The general collapse of education in Nigeria is hardly news. However, any attempt to address the issue is of interest to those trying to improve the hapless lot of Nigerian students. There was therefore a purr of approval on Twitter yesterday that this year’s Nigerian Economic Summit Group (NESG) event would focus on “Transforming Education Through Partnerships For Global Competitiveness.” The NESG is Nigeria’s premier think tank on private sector development and is best known for its annual conference in Abuja, which brings industrialists and entrepreneurs together with government figures to discuss Nigerian private sector concerns. At last, people felt there might be a commercial solution to a sector in terminal decline.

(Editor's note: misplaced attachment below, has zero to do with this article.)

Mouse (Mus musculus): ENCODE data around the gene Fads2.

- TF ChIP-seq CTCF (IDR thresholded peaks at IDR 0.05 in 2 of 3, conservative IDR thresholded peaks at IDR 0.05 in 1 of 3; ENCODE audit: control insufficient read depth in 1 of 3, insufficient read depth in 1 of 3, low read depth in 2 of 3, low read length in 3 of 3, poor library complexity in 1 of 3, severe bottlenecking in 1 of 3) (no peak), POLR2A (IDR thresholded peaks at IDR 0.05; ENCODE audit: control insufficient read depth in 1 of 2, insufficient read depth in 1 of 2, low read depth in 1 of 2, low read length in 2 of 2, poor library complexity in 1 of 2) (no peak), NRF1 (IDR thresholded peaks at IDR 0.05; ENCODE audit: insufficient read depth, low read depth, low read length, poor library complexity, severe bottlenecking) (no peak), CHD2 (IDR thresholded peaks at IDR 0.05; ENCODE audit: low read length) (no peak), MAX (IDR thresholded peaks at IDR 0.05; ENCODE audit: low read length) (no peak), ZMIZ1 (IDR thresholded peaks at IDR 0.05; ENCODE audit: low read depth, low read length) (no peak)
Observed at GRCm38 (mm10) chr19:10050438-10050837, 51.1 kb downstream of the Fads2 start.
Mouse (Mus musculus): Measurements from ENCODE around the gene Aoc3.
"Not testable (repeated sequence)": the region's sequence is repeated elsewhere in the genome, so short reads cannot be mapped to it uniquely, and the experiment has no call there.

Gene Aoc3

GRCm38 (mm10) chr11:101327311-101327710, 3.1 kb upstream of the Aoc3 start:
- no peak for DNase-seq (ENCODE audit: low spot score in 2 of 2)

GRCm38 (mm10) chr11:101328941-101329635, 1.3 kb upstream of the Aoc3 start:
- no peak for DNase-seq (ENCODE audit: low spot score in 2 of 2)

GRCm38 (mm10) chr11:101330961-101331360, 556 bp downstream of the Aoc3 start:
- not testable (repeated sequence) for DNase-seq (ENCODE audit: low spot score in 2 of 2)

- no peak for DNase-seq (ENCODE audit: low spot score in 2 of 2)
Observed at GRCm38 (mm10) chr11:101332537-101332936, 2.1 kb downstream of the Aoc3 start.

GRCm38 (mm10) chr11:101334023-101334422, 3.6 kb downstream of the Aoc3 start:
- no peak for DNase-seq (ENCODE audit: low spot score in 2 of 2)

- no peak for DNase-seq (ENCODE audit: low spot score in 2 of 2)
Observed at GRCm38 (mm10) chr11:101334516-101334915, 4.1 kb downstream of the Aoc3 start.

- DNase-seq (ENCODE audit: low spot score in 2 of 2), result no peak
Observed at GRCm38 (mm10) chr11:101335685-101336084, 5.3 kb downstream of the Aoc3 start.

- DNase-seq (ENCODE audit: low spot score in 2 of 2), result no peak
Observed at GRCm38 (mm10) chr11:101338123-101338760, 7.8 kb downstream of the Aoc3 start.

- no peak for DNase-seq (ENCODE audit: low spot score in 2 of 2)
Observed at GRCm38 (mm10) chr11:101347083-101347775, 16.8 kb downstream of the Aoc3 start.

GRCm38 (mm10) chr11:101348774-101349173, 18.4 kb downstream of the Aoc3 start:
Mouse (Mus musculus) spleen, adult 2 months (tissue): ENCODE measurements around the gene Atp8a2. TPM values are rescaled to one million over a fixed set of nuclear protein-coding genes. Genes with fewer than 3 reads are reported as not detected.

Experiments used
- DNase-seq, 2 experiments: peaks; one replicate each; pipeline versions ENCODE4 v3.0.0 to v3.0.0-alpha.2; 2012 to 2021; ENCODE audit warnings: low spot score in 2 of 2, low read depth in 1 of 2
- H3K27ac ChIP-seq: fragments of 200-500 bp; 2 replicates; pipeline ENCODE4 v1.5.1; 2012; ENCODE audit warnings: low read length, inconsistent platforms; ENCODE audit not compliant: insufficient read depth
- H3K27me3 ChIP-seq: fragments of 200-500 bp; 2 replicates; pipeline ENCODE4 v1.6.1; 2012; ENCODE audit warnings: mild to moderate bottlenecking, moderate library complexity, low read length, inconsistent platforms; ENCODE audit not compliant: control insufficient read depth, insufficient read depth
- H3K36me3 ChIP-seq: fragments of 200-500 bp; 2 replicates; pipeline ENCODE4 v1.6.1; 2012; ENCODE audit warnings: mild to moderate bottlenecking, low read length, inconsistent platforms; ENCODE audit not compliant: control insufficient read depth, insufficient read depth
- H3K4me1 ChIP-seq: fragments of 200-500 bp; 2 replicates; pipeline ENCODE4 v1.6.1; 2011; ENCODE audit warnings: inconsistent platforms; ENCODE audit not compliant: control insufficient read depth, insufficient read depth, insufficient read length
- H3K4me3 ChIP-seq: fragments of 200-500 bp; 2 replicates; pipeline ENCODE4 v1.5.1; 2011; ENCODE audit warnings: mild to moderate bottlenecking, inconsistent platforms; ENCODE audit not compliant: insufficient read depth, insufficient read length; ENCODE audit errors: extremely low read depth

Yesterday the African Union added their backing to Nigerian finance minister Ngozi Okonjo-Iweala’s run at becoming World Bank President. She announced her candidacy on Friday, just hours before Obama told everyone he’d picked South Korean-born rapper Jim Kim (now backed by Paul Kagame). But how do Nigerians look at this? Some are puzzled by the government’s silence, and local media reports that Ali Mazrui wrote to President Jonathan urging him to offer louder and stronger support to Okonjo-Iweala’s campaign.